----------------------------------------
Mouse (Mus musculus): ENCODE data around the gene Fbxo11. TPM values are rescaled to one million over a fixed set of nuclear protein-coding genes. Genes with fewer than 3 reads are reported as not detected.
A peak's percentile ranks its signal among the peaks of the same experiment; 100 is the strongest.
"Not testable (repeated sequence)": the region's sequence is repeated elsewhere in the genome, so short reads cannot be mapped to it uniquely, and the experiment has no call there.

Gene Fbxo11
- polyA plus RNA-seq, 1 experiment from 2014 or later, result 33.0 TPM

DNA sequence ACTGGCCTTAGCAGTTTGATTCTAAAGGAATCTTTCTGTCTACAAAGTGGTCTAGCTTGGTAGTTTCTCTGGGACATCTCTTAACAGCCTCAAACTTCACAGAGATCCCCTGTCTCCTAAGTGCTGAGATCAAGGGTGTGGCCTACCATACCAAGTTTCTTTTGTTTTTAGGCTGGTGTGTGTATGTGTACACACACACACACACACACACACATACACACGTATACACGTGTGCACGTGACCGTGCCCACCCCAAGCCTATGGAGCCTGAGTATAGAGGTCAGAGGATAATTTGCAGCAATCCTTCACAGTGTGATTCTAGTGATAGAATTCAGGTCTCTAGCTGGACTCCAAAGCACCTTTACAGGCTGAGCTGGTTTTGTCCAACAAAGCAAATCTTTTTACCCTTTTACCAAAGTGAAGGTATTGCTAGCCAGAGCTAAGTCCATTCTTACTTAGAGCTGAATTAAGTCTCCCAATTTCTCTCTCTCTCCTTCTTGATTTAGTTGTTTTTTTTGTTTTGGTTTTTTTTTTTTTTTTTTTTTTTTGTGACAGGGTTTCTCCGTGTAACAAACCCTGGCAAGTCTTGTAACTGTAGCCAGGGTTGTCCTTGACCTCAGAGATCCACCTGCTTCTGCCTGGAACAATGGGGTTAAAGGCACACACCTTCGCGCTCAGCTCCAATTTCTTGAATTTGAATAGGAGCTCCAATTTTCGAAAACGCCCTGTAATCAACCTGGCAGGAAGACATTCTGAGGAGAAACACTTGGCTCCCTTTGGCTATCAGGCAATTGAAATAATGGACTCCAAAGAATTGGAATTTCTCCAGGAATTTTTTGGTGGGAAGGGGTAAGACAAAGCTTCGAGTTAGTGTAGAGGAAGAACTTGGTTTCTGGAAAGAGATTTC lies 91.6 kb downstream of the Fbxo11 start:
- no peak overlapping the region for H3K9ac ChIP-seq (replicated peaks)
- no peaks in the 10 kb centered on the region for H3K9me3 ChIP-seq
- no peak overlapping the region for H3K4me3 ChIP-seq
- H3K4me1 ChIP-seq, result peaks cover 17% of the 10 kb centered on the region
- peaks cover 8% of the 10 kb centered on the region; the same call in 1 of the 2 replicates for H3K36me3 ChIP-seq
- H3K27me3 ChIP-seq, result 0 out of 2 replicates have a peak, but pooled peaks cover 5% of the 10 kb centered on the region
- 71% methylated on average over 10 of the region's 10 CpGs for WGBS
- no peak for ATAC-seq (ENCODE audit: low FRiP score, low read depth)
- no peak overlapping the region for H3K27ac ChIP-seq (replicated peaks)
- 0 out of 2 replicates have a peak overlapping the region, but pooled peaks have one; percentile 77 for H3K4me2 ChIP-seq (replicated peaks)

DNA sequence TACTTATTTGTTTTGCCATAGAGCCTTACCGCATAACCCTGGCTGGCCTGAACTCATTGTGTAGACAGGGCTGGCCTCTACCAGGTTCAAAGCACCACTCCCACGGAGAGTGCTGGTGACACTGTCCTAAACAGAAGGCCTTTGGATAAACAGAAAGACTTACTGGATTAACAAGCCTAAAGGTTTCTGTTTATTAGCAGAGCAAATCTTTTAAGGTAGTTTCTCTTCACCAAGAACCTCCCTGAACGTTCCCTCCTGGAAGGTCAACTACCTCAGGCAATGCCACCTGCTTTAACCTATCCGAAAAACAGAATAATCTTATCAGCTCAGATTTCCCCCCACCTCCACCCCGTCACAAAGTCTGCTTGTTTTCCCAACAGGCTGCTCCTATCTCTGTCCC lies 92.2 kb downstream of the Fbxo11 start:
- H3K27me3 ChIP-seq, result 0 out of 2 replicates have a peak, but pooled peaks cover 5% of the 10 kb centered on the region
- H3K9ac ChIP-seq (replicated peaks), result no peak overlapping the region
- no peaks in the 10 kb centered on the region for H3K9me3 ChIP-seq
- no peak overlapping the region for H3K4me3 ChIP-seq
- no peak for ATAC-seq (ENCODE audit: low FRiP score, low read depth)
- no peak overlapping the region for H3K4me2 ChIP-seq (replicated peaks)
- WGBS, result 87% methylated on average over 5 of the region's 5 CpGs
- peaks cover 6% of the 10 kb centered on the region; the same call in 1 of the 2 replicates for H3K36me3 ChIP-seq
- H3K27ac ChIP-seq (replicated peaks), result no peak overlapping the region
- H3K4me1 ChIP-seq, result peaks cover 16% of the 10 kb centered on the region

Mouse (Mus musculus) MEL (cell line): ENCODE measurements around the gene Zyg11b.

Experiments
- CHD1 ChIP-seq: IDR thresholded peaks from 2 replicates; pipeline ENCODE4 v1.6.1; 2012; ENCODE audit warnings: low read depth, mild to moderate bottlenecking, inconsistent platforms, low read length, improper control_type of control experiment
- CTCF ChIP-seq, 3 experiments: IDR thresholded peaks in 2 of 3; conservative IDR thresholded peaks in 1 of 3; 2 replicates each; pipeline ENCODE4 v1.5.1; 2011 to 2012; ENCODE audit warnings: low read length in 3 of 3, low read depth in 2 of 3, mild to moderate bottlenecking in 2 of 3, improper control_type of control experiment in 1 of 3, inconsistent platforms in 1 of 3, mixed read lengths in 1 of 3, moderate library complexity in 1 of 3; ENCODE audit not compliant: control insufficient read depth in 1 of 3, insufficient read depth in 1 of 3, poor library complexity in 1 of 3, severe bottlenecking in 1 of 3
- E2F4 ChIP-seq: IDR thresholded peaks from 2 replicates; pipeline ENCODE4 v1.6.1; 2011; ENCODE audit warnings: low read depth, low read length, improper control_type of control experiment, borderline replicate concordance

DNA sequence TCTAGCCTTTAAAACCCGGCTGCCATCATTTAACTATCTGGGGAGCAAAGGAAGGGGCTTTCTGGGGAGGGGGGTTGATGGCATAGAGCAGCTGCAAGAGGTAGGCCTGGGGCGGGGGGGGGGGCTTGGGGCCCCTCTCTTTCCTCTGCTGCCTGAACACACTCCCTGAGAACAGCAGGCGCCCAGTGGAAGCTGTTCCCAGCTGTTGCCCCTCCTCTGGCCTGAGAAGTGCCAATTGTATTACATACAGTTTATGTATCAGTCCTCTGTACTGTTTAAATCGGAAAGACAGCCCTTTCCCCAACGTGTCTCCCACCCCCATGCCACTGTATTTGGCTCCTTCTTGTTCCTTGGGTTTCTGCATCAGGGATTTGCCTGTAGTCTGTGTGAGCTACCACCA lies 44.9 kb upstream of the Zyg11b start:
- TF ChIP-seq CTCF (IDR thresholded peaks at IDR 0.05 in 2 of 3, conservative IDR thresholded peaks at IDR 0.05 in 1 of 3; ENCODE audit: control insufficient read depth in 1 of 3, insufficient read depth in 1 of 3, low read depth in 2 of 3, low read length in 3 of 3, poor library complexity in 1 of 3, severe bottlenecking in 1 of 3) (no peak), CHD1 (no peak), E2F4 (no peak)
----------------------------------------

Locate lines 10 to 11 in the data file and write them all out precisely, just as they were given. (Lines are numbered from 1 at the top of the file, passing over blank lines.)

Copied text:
- H3K4me1 ChIP-seq, result peaks cover 17% of the 10 kb centered on the region
- peaks cover 8% of the 10 kb centered on the region; the same call in 1 of the 2 replicates for H3K36me3 ChIP-seq